Book Volume 1
Page: i-i (1)
Author: Vassya Bankova
Page: ii-ii (1)
Author: Susana M. Cardoso and Artur M.S. Silva
Page: iii-vi (4)
Author: Susana M. Cardoso and Artur M.S. Silva
Page: 3-44 (42)
Author: Marta Quicazan and Carlos Zuluaga
The chemical composition of honey has been widely investigated around the world. Studies have shown how geographical and botanical origin of honey influences its physical-chemical properties, being a useful tool for evaluation of authenticity and differentiation. In this chapter, a review has been performed in order to describe the chemical composition and the most important nutritional properties of honeys from several countries and diverse botanical origins. Reported data of honeys for water, sugars, ash, minerals, color conductivity, aminoacids and quality indicators, such free acidity, enzymes and hydroxymethylfurfural (HMF) are mentioned and also compared to the established limits given by the Codex Alimentarius and the International Honey Commission.
Page: 45-66 (22)
Author: Vassya Bankova, Milena Popova and Boryana Trusheva
Propolis is a plant derived bee product which serves dual purposes in the honeybee colony: building material and protective substance. Propolis has been used as remedy in the traditional medicine of numerous nations, because of its antimicrobial, antioxidant, and many other beneficial pharmacological actions. In this chapter, the results of the newest (in the last 5 years) chemical studies of propolis from different geographic and plant origin are reviewed, together with the new identified source plants: 152 new constituents of propolis, being 57 new chemical entities, and 12 new chemical types of propolis are listed. The importance of propolis for the bee colony is discussed, with special attention to the activity of propolis and its constituents against bee pathogens and parasites. The review of recent propolis literature demonstrates its potential to serve as a source of new chemical structures and new bioactive compounds due to its chemical diversity. It also reveals the potential of propolis to be used for development of innovative products, mainly in the field of food industries, animal husbandry, and beekeeping. For this to happen, the combined efforts of researchers and technologists from different areas are necessary, in order to make better use of bee glue.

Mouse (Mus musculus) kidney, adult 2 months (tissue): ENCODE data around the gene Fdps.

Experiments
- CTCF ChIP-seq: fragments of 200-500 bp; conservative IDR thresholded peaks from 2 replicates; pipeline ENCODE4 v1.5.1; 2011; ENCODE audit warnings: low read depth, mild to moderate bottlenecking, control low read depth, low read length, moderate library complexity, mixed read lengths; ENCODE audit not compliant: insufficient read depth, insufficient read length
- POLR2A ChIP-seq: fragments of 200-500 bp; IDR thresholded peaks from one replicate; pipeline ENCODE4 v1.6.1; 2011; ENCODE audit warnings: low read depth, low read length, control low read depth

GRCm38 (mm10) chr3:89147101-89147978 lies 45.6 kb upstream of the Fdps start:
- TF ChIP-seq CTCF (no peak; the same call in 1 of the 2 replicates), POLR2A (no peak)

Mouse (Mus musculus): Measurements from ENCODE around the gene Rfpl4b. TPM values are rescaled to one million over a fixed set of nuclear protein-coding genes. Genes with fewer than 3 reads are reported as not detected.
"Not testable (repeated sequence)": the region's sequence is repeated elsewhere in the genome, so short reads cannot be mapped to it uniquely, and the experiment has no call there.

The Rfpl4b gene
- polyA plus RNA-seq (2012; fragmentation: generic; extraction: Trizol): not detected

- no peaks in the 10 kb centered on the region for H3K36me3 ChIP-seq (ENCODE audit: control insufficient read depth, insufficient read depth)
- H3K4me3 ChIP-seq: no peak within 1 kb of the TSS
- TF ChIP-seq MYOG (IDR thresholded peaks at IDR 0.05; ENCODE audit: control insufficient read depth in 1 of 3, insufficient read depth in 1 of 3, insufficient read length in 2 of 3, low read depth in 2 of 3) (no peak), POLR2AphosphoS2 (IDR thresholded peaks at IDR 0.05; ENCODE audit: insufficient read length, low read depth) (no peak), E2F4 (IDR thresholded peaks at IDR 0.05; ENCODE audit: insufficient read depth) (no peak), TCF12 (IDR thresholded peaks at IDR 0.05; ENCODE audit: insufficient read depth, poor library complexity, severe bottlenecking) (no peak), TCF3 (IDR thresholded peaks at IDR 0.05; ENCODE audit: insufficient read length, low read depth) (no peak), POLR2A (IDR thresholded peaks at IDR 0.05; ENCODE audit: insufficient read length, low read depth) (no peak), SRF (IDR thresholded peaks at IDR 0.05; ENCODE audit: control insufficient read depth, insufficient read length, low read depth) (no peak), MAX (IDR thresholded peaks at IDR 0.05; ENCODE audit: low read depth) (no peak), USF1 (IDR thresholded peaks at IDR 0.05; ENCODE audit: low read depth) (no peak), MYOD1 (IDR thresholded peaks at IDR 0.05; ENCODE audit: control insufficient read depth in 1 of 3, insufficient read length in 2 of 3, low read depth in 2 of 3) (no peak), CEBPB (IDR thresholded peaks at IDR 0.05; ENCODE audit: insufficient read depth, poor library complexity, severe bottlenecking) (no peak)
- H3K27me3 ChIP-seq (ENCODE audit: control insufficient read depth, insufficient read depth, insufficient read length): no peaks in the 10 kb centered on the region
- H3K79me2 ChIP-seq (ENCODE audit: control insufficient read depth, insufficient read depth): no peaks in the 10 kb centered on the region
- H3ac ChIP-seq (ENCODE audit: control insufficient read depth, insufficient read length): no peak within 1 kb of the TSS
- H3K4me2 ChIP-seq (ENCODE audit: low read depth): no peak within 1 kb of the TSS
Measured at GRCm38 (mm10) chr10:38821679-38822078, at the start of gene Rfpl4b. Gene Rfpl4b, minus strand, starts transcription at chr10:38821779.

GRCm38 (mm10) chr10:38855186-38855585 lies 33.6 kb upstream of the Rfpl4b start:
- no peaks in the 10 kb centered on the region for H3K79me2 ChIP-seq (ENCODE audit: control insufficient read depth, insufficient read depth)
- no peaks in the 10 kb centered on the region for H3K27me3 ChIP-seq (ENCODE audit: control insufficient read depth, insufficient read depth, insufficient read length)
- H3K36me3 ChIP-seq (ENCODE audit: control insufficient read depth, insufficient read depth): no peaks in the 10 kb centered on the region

Page: 67-88 (22)
Author: Maria G. Campos, Lokutova Olena and Ofélia Anjos
Bee pollen, usually used as an important source of nutrients and micronutrients for the young bees in the hive, is also an important food for humans. This product is very rich in proteins, lipids, free sugars, carbohydrates, and it contains trace amounts of minerals, phenolic acids, flavonoids and a good range of vitamins. A brief look at bee pollen composition, it is easily recognised that it is a balanced food that can be used as a stand-alone food or as a nutritional supplement or even as a medicinal product. Several bioactivities, due to some of these compounds, were studied in bee pollen samples from different floral sources and the results conduce to important properties. The amount and diversity of micronutrients could induce vast benefits if used for health purposes following a complete risk assessment. Nevertheless, the results pointing towards the encouraged use of bee pollen, the risk assessment of some floral species containing toxic compounds has not been fully studied to insure the safety of consumption for all the gathered flowers, so this will also be discussed in this chapter. Admiration for its goodness and medicinal properties, bee pollen has been consumed for centuries, however, currently the efficacy and safety for all consumed products, foods, supplements or medicines is an important tool to guarantee correct quality control and essential to add value to the product.
To summarise, in this chapter we will put the situation of gaps in bee pollen research into some kind of perspective, outlining some important points and discussing in more depth the implications of collecting samples, chemical composition and risk assessment.
Chromatography as a Tool for Identification of Bioactive Compounds in Honeybee Products of Botanical Origin
Page: 89-149 (61)
Author: Marcelo D. Catarino, Jorge M. Alves-Silva, Soraia I. Falcão, Miguel Vilas- Boas, Micaela Jordão and Susana M. Cardoso